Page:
On top of that I also had a the ripping of homes because of my gender too, my girl home and my boy home... my girl home was my mother, my schitzo hippy mother with her dressing up box and liberal attitudes, my boy home was my skinhead brother, with his scooters and his racist/nationalist attitude... I prefered the boy home to the girl home... but prefered the home I had with my mixed-race friends to the racist attitudes my brother had. Mixed up with all that is the fact I got a kicking everyday for being weird and being a tomboy, my strange combination of tomboy/weirdo hippy probably didn't help... so all my formative experiences are about conflict.. this has a massive impact on my desire in similar ways to what is described above...

I cannot romantise the past to create my desire like most people... all thats in my past is conflict so all I can do is erotisize that conflict and that power or completely forget it, which is impossible.. so because of such I'm like a weird mix-breed of skinhead masculinity, anti-fascist views, a total erotisation of violence and power, and a total attraction/erotisization to what I also despise, authority figures, fascist skinheads and on the other side probably also non-white people and on top of that an attraction to strong but down-trodden femininity because of the women around me when I was growing up. I guess when you think of things this way a lot of stuff makes sense. .. or more confusing one or the other.
ice cream dragon

Kenneth Turan from the LA Times says what needs to be said about Brokeback

Breaking No Ground
Why 'Crash' Won, Why 'Brokeback' Lost and How the Academy Chose to Play it Safe.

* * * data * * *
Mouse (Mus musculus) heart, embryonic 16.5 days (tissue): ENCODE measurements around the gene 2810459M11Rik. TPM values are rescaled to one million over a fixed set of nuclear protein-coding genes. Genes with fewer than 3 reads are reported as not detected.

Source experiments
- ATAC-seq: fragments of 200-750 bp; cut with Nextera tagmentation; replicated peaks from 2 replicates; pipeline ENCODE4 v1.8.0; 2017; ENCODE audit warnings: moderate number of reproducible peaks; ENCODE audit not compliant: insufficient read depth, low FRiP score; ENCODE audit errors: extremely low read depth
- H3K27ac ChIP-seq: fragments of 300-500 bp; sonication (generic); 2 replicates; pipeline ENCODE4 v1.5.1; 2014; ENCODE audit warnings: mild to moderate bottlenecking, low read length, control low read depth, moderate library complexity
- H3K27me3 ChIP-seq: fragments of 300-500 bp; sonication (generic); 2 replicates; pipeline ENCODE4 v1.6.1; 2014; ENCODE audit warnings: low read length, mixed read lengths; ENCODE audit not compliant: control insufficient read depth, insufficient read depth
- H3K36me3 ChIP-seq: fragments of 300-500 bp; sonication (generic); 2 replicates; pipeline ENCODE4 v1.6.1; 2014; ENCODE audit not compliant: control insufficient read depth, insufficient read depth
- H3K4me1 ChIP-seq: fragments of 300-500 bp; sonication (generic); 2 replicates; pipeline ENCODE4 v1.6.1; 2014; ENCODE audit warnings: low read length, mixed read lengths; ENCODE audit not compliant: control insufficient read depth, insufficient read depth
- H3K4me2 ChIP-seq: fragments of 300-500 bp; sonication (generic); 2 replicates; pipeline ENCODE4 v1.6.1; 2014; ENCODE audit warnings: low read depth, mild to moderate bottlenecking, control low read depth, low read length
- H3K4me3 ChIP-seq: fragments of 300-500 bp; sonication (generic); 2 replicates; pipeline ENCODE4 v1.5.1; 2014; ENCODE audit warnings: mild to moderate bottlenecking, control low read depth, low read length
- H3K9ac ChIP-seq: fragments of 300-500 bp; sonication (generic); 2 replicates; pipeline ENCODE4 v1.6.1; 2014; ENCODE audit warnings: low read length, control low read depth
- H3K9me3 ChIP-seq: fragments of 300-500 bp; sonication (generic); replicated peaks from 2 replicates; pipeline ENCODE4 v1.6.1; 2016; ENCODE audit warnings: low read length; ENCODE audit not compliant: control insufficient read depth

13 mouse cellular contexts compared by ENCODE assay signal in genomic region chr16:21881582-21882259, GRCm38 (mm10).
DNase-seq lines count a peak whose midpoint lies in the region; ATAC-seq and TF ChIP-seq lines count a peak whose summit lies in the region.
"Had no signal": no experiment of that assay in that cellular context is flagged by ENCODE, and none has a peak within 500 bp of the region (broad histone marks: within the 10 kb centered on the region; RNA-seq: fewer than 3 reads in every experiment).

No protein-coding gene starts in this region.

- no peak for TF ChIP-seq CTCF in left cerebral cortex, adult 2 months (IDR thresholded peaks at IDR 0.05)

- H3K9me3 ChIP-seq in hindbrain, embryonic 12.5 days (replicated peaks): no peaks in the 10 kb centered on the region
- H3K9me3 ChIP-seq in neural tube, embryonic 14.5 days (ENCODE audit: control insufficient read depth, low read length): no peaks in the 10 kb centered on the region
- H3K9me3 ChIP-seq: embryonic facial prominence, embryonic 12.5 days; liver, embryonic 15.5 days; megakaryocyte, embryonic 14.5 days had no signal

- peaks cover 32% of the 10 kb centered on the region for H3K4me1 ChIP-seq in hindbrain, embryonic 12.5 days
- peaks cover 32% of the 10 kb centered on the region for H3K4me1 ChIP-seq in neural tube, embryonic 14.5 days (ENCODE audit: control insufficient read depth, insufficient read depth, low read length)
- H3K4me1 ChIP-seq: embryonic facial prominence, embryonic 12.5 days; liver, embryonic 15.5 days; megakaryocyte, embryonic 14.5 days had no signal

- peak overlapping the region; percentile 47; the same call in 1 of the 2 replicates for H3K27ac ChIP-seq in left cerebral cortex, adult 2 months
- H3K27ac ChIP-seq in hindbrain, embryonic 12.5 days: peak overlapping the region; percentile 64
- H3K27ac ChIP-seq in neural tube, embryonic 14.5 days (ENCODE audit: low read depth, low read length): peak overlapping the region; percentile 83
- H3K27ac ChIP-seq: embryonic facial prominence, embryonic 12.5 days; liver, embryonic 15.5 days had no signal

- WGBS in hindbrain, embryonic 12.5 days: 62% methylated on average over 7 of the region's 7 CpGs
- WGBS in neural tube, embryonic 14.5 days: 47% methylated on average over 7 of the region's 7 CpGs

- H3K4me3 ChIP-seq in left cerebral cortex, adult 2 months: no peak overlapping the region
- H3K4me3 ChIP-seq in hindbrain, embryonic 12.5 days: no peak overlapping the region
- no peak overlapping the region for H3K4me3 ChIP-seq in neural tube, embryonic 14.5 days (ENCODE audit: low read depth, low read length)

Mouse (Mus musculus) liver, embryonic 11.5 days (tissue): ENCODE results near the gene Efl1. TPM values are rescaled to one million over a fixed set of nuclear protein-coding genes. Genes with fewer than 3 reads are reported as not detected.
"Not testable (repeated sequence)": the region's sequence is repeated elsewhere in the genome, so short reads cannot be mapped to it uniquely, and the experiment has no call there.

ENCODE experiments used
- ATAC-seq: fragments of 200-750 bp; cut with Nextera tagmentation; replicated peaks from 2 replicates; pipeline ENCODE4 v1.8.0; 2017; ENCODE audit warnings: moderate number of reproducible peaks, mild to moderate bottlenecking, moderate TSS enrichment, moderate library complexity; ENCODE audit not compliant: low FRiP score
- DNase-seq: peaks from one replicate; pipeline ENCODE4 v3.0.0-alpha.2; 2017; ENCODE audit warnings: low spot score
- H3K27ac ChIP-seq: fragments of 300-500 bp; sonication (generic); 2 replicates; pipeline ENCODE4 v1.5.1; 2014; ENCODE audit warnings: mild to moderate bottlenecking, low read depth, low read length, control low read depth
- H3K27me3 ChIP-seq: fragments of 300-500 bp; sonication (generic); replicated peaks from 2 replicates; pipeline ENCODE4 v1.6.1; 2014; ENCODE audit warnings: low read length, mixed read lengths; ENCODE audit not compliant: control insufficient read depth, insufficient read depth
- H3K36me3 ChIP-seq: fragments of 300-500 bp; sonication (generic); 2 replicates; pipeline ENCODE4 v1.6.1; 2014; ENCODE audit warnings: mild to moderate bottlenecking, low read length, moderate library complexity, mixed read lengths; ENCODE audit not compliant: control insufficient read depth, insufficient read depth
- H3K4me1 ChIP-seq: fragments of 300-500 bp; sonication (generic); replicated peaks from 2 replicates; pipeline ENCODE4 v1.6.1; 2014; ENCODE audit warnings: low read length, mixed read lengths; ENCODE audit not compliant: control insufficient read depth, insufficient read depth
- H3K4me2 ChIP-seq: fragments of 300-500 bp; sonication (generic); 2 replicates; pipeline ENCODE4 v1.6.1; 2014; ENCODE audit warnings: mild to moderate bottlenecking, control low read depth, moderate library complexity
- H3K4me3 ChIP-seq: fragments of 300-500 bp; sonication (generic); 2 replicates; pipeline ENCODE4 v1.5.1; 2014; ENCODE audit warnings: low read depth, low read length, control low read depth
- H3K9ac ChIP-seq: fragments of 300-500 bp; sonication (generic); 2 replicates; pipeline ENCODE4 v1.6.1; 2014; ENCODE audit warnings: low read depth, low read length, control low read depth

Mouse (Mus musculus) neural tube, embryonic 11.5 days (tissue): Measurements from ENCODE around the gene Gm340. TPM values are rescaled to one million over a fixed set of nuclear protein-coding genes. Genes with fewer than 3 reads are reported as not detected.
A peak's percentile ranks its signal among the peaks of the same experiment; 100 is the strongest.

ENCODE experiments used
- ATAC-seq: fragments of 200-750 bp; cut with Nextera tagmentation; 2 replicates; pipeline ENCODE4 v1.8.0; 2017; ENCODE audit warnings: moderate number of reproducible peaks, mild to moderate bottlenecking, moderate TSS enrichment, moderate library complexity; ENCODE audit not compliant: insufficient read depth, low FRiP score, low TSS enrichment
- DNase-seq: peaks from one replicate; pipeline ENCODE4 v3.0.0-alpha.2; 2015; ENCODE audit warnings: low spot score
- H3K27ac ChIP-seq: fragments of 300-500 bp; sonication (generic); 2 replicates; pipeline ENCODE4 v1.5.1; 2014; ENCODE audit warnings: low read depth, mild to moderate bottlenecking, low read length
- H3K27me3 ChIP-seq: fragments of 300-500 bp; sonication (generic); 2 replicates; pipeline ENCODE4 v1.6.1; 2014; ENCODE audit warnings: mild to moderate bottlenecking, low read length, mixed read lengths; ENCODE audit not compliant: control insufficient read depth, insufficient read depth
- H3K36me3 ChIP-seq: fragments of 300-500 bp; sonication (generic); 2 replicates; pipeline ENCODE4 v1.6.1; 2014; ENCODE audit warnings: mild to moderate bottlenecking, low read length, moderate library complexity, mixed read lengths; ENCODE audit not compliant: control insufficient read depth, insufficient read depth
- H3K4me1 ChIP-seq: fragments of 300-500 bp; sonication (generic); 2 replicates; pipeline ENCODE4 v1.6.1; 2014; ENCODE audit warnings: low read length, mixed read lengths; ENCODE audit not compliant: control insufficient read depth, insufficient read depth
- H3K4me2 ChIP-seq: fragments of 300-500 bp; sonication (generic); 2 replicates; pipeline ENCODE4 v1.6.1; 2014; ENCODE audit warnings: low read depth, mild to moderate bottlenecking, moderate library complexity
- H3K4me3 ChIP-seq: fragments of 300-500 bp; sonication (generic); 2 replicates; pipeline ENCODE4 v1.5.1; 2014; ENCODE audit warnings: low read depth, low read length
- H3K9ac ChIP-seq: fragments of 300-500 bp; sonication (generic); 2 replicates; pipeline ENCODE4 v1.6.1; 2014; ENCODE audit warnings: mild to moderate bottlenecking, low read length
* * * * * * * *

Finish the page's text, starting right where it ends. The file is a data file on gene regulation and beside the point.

By Kenneth Turan, LA Times Staff Writer
March 5, 2006

Sometimes you win by losing, and nothing has proved what a powerful, taboo-breaking, necessary film "Brokeback Mountain" was more than its loss Sunday night to "Crash" in the Oscar best picture category.

Despite all the magazine covers it graced, despite all the red-state theaters it made good money in, despite (or maybe because of) all the jokes late-night talk show hosts made about it, you could not take the pulse of the industry without realizing that this film made a number of people distinctly uncomfortable.

More than any other of the nominated films, "Brokeback Mountain" was the one people told me they really didn't feel like seeing, didn't really get, didn't understand the fuss over. Did I really like it, they wanted to know. Yes, I really did.

In the privacy of the voting booth, as many political candidates who've led in polls only to lose elections have found out, people are free to act out the unspoken fears and unconscious prejudices that they would never breathe to another soul, or, likely, acknowledge to themselves. And at least this year, that acting out doomed "Brokeback Mountain."

I do not for one minute question the sincerity and integrity of the people who made "Crash," and I do not question their commitment to wanting a more equal society. But I do question the film they've made. It may be true, as producer Cathy Schulman said in accepting the Oscar for best picture, that this was "one of the most breathtaking and stunning maverick years in American history," but "Crash" is not an example of that.Read more...Collapse )